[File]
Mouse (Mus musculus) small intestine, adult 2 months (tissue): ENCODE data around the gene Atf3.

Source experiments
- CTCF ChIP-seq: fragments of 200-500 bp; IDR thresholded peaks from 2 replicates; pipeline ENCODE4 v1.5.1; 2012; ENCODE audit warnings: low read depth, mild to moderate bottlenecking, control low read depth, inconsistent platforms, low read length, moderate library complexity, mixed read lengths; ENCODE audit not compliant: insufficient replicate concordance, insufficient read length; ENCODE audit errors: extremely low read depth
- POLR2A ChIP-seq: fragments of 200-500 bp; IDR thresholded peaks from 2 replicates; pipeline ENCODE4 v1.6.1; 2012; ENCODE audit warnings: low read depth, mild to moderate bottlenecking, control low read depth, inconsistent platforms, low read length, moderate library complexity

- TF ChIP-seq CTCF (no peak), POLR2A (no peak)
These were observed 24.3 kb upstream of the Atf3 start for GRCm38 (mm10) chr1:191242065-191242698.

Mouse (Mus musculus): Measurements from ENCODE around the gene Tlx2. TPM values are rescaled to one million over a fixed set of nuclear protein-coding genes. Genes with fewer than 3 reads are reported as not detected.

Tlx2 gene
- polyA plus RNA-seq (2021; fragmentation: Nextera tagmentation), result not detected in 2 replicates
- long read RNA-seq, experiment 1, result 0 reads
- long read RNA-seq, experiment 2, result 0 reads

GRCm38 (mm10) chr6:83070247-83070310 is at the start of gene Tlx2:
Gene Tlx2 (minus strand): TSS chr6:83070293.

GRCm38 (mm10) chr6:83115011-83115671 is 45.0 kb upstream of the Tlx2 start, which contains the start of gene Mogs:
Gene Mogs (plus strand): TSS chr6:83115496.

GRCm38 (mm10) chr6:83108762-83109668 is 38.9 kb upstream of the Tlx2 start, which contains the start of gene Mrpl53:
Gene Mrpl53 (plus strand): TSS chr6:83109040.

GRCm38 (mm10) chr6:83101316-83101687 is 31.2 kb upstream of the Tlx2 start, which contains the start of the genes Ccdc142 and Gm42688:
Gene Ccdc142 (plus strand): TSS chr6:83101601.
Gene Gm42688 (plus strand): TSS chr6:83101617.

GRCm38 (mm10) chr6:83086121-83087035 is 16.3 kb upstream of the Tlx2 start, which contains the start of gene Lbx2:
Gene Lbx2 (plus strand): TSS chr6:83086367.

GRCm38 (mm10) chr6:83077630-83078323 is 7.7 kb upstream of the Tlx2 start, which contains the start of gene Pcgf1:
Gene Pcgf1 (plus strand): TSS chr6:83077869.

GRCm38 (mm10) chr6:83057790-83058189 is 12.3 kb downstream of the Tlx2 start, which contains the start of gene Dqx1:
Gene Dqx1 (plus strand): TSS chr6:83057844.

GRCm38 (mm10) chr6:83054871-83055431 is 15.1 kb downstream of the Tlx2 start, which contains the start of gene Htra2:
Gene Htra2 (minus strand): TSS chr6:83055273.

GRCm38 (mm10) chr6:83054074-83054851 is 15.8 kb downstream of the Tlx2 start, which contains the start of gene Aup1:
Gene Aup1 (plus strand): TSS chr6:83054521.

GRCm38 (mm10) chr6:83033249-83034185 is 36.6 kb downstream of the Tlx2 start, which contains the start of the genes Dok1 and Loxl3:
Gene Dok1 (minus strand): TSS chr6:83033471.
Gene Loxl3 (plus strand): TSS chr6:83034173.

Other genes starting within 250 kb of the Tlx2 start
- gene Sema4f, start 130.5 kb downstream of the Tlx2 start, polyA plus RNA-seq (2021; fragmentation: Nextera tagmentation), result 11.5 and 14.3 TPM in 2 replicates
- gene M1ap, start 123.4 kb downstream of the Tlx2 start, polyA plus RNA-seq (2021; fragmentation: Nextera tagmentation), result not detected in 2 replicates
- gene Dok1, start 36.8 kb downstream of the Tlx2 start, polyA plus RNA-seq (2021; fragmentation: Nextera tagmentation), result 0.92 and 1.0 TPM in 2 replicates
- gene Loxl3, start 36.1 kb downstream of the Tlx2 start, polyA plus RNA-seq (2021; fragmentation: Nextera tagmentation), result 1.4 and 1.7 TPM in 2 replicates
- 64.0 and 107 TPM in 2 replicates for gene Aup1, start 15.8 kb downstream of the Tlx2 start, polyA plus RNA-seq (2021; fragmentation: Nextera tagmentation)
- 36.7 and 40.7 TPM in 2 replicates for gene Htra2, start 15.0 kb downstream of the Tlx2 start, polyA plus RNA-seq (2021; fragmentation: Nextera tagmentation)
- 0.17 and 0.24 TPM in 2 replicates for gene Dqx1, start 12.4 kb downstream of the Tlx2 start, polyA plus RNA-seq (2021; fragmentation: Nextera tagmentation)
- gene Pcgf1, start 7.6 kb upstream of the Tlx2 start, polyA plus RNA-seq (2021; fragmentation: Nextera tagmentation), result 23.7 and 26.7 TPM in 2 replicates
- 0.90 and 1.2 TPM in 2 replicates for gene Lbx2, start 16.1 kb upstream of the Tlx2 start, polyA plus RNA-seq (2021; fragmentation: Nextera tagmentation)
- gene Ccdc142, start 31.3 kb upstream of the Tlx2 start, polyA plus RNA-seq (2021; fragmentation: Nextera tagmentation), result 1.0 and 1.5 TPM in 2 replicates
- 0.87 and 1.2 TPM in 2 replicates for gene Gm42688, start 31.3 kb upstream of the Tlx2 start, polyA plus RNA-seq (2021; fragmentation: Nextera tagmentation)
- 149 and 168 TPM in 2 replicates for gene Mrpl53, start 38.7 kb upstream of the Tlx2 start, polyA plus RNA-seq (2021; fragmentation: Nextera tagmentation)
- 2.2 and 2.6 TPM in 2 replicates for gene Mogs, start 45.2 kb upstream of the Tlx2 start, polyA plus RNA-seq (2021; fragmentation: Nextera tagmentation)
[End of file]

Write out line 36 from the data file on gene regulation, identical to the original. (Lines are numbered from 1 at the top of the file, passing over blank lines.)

- gene M1ap, start 123.4 kb downstream of the Tlx2 start, polyA plus RNA-seq (2021; fragmentation: Nextera tagmentation), result not detected in 2 replicates